This model predicts that second-intron splicing will be rescued from the adverse effects of tether cutting if a stronger poly(A) signal that can recruit the exon definition factors faster, before the tether is cut, is used. This is the result that was obtained in the experiment illustrated in Fig. (and Fig. S4B in the supplemental material) when the strong SV40 late poly(A) signal was used in place of the β-globin poly(A) signal from the experiment illustrated in Fig. . This is reminiscent of in vivo data showing that strong poly(A) signals are faster than weak poly(A) signals to establish resistance to inactivation by antisense elements in the RNA (11
). Hence, splicing gives the appearance of being mostly tether independent for strong poly(A) signals like the SV40 late signal (Fig. ) but largely tether dependent for weaker ones like the β-globin signal (Fig. ). Apparently, only about half the normal number of the slower β-globin poly(A) signals are able to contribute to the formation of an exon definition complex before the process is interrupted by the tether being cut with RNase H (Fig. ).
Arrow 5 in Fig. refers to the tether-cutting experiments illustrated in Fig. (and Fig. S3 in the supplemental material) which confirm, as described previously (60
), that the tether is required for efficient poly(A) site cleavage. More importantly, the tether-cutting experiments illustrated in Fig. indicate that the two tether-dependent steps indicated by arrows 4 and 5 in Fig. can be experimentally distinguished. This follows from the observation that although cutting the tether blocks poly(A) site cleavage (Fig. and , arrow 5) (60
), a significant proportion of the RNase H-cut RNAs continue to exhibit poly(A) signal-mediated enhancement of second-intron splicing (Fig. ; see Fig. S5 in the supplemental material), a step which was shown in separate experiments also to be tether dependent (Fig. , line 2, and 6B, arrow 4). Thus, the tether-dependent step that defines the exon and enhances splicing (Fig. , arrow 4) occurs at a distinctly earlier time than the tether-dependent step required for commitment to cleave at the poly(A) site (arrow 5). These results agree well with in vivo results showing that cleavage/polyadenylation complex assembly goes through at least two stages (11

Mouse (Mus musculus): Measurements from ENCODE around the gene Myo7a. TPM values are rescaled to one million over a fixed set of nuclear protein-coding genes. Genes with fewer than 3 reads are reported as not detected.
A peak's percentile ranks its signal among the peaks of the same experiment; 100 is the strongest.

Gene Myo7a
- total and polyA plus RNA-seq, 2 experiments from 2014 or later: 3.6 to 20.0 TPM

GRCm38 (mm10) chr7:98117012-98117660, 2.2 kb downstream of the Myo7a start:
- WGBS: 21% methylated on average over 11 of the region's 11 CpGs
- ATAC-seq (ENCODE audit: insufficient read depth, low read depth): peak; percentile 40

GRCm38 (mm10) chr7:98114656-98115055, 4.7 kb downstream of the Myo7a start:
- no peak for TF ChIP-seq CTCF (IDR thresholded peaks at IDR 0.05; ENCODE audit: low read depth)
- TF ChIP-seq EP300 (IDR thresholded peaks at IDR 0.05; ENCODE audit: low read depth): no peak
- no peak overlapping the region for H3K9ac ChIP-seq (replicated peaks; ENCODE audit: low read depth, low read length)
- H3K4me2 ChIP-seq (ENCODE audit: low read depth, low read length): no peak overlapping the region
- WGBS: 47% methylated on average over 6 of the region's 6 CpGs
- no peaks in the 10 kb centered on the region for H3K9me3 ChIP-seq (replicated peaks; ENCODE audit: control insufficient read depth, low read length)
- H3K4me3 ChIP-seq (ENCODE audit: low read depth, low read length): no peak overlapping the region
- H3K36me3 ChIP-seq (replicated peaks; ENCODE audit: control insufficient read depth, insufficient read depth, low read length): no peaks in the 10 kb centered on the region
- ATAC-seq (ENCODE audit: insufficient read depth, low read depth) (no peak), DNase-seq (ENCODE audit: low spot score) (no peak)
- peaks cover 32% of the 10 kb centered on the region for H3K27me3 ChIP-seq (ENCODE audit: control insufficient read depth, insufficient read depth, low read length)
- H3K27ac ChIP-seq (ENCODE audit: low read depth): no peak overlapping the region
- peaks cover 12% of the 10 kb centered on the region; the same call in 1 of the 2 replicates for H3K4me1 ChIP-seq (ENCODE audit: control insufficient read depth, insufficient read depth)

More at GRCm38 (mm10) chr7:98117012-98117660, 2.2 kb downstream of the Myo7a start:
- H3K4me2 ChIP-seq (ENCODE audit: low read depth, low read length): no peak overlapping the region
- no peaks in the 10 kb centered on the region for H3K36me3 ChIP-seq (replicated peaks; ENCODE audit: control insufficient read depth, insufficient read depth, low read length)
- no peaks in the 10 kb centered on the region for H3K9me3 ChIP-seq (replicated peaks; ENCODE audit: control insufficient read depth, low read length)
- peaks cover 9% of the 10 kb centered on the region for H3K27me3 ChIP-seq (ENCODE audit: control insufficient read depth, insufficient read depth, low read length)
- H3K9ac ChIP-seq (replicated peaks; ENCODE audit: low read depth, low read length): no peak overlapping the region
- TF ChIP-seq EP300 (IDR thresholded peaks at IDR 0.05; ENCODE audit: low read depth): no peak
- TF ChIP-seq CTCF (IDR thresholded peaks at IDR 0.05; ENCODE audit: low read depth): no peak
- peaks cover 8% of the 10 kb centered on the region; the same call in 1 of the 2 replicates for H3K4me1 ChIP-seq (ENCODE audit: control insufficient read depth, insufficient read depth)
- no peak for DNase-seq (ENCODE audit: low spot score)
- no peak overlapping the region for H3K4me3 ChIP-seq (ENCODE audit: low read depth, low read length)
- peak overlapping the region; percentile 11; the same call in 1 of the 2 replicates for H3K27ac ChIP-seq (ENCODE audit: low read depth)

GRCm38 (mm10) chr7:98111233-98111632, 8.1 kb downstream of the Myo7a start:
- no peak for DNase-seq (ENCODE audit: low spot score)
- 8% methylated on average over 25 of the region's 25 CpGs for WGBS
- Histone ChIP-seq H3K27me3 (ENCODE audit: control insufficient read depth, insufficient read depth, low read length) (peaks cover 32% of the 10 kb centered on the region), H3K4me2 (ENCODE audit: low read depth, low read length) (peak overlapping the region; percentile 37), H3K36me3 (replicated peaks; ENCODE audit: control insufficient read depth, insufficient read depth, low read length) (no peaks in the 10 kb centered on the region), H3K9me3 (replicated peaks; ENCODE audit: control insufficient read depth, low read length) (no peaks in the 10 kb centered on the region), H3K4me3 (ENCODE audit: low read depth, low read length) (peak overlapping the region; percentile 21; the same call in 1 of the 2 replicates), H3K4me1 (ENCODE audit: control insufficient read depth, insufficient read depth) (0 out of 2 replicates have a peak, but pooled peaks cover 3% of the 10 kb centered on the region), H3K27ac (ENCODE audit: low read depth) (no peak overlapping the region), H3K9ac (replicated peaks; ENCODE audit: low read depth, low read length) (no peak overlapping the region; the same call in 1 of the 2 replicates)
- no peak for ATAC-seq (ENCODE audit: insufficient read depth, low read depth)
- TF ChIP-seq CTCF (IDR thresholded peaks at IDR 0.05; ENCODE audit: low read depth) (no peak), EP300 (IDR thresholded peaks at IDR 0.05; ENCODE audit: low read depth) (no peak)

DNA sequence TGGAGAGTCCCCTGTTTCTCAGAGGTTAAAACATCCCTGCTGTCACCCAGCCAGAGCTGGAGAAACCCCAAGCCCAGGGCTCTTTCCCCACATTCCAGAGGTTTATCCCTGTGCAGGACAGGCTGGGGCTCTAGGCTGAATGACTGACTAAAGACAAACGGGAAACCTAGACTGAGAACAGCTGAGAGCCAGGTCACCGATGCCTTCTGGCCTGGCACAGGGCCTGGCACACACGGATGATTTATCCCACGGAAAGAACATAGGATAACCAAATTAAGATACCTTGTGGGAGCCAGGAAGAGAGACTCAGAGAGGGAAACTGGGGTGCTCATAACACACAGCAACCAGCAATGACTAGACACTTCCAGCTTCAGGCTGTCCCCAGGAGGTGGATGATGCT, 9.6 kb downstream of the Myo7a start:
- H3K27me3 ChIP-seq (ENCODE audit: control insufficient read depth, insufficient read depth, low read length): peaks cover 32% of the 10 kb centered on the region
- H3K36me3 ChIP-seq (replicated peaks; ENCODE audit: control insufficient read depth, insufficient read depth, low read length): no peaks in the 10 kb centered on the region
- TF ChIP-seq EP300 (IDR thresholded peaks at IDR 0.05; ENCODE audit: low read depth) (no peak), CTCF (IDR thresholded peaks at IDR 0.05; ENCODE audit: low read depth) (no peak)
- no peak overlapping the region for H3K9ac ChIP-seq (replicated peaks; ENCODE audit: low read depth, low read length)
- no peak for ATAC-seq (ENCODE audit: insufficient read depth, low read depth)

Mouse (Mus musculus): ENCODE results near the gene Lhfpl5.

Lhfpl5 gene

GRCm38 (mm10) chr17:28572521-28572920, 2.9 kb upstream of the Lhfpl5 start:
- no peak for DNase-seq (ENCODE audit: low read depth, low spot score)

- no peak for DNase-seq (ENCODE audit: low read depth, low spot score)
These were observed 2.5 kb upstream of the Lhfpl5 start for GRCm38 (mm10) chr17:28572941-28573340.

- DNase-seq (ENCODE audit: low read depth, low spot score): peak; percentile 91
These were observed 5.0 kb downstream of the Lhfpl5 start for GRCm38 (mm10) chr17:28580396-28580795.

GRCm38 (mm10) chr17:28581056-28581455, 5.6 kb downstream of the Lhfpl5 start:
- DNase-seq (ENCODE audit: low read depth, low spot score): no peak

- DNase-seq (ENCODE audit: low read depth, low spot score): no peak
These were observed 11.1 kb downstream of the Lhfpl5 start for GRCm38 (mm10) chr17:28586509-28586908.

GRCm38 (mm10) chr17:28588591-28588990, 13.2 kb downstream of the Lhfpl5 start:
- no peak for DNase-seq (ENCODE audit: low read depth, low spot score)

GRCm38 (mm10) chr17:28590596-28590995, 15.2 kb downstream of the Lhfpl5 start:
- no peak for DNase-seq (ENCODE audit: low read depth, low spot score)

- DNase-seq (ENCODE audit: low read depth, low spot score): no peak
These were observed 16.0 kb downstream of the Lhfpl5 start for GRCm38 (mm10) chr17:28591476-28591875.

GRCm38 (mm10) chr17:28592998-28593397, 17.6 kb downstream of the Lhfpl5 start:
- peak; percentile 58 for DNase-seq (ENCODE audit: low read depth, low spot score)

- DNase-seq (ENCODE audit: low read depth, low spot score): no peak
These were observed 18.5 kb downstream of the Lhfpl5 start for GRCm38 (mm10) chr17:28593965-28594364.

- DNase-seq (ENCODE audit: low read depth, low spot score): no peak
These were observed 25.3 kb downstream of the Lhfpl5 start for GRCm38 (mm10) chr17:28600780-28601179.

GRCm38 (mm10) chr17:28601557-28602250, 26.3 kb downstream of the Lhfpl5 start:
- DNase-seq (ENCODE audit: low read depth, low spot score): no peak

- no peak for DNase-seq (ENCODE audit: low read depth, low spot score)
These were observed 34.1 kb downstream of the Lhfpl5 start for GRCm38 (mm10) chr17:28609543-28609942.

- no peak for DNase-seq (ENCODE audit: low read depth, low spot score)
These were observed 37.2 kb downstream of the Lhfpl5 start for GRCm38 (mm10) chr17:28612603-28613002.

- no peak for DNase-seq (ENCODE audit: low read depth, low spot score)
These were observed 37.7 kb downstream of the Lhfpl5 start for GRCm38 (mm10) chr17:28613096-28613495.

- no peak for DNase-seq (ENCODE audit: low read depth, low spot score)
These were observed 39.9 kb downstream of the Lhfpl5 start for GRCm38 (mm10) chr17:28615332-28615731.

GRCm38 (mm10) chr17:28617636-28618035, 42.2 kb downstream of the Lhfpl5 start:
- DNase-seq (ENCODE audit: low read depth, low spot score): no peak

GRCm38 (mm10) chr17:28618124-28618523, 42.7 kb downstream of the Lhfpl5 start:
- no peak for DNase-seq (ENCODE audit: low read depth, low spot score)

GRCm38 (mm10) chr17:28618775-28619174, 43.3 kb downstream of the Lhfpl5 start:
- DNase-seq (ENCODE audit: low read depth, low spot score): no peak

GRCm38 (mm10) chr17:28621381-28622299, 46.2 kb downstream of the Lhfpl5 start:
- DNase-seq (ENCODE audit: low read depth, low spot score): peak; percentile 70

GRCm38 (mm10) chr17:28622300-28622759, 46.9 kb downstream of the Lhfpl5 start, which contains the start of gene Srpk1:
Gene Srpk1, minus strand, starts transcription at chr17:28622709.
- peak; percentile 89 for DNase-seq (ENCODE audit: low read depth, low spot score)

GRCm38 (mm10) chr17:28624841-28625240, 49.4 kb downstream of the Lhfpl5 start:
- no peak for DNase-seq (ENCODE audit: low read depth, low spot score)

) and that cleavage/polyadenylation is more vulnerable than splicing to cutting of the tether (6
The second of the two steps described above, commitment to poly(A) site cleavage, coincides with attachment of the cleavage/polyadenylation apparatus to the polymerase (60
). This suggests that the nascent apparatus commits to cleavage (after having previously committed to definition of the terminal exon) as a composite exon definition/cleavage/polyadenylation apparatus attached to the polymerase CTD (Fig. ). This idea is consistent with the recent demonstration that Pcf11 (a component of CFIIm
) (Fig. ) is not required for enhancement of splicing but is required for cleavage at the poly(A) site (in a transcriptionally uncoupled system) (36
). As illustrated by the RNA molecules of band H4 in Fig. , the events that enhance splicing and that do not require Pcf11 (36
) have already occurred in the immature cleavage/polyadenylation complexes whose cleavage is abrogated by cutting the tether. The CTD is an essential participant in poly(A) site cleavage (30
), and Pcf11 is a polymerase CTD-binding protein (46
). Perhaps Pcf11 is recruited late to the maturing cleavage/polyadenylation apparatus (75
) to provide the final contacts that secure this apparatus to the polymerase (60
) as part of the larger exon definition/cleavage/polyadenylation complex (Fig. ). If so, it is likely that cutting the tether impairs poly(A) site cleavage, because cutting occurs before Pcf11 has a chance to consolidate the attachment of the final mature apparatus to the CTD.